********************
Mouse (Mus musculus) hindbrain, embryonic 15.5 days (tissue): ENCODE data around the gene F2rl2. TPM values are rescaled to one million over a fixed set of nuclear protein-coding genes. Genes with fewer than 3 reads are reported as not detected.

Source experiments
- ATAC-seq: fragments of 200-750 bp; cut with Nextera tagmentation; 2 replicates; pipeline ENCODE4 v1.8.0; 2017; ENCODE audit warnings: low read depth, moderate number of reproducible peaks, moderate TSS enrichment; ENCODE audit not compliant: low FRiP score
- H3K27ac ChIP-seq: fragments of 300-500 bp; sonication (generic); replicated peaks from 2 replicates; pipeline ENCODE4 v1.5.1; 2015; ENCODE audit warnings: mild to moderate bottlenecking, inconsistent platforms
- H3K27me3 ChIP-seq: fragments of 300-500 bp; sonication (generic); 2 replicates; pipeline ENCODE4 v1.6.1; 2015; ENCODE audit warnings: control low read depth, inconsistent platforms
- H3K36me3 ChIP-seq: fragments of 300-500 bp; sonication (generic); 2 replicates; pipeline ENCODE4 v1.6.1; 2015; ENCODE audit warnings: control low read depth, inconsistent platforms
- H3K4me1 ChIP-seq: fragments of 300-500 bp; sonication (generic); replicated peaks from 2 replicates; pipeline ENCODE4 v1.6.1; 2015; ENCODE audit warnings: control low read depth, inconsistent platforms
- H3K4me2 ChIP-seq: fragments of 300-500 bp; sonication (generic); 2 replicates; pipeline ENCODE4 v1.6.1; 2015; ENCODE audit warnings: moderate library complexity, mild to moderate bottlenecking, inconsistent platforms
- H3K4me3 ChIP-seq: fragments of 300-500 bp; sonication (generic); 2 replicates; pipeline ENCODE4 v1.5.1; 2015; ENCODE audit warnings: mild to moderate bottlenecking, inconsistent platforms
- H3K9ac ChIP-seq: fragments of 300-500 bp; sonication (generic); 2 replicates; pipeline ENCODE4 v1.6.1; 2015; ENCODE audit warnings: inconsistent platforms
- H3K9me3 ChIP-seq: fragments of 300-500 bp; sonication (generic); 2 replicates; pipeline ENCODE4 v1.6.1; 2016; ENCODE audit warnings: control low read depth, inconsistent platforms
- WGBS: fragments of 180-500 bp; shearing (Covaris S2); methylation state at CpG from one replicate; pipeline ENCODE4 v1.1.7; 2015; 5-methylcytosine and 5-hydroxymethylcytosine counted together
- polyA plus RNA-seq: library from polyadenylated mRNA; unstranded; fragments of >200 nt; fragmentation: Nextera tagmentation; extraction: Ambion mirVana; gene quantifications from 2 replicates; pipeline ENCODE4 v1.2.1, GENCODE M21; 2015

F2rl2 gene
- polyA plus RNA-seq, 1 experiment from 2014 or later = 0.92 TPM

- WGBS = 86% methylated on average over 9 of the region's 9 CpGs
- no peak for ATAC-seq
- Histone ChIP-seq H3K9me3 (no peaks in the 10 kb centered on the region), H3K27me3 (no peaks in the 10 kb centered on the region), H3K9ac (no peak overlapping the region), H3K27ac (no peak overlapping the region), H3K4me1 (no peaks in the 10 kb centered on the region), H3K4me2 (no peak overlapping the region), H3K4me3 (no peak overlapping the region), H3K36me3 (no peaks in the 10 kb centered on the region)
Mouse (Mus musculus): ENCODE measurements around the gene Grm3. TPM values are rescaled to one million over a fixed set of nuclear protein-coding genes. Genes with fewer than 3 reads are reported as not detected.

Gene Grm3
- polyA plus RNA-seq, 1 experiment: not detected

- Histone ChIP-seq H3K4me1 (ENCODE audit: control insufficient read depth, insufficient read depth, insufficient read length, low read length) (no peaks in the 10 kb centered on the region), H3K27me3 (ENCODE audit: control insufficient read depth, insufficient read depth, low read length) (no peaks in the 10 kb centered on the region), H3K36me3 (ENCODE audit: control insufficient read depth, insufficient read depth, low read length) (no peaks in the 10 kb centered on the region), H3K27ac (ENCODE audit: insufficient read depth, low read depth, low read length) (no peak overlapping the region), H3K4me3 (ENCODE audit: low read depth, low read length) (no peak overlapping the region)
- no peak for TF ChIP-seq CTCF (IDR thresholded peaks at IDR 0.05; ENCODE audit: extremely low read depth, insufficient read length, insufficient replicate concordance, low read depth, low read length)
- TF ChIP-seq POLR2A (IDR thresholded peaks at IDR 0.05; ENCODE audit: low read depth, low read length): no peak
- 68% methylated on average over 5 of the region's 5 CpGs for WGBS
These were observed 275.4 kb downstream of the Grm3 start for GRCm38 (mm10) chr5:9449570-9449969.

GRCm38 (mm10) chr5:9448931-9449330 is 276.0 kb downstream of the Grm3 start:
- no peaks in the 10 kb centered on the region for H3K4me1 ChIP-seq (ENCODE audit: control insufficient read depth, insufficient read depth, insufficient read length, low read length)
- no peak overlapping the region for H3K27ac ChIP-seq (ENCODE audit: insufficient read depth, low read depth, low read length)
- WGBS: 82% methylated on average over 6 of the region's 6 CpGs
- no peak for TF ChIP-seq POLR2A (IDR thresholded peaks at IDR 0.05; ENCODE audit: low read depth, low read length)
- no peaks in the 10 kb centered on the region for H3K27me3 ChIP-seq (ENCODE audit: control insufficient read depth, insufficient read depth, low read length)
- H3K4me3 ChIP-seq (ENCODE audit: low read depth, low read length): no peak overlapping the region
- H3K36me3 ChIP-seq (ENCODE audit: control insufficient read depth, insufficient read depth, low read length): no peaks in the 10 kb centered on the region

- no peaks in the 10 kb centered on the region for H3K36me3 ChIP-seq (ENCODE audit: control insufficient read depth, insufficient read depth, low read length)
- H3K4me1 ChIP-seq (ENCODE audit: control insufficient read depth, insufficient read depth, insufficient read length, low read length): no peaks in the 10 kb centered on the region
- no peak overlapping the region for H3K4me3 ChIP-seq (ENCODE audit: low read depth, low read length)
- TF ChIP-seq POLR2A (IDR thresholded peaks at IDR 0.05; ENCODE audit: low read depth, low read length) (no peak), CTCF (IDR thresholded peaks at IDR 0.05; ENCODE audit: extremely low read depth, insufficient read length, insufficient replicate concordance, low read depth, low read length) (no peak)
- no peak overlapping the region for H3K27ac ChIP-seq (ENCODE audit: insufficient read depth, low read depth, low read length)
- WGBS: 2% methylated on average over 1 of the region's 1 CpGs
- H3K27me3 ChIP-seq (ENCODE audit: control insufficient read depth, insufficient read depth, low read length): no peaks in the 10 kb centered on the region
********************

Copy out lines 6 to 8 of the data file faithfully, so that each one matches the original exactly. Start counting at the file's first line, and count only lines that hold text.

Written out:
- H3K36me3 ChIP-seq: fragments of 300-500 bp; sonication (generic); 2 replicates; pipeline ENCODE4 v1.6.1; 2015; ENCODE audit warnings: control low read depth, inconsistent platforms
- H3K4me1 ChIP-seq: fragments of 300-500 bp; sonication (generic); replicated peaks from 2 replicates; pipeline ENCODE4 v1.6.1; 2015; ENCODE audit warnings: control low read depth, inconsistent platforms
- H3K4me2 ChIP-seq: fragments of 300-500 bp; sonication (generic); 2 replicates; pipeline ENCODE4 v1.6.1; 2015; ENCODE audit warnings: moderate library complexity, mild to moderate bottlenecking, inconsistent platforms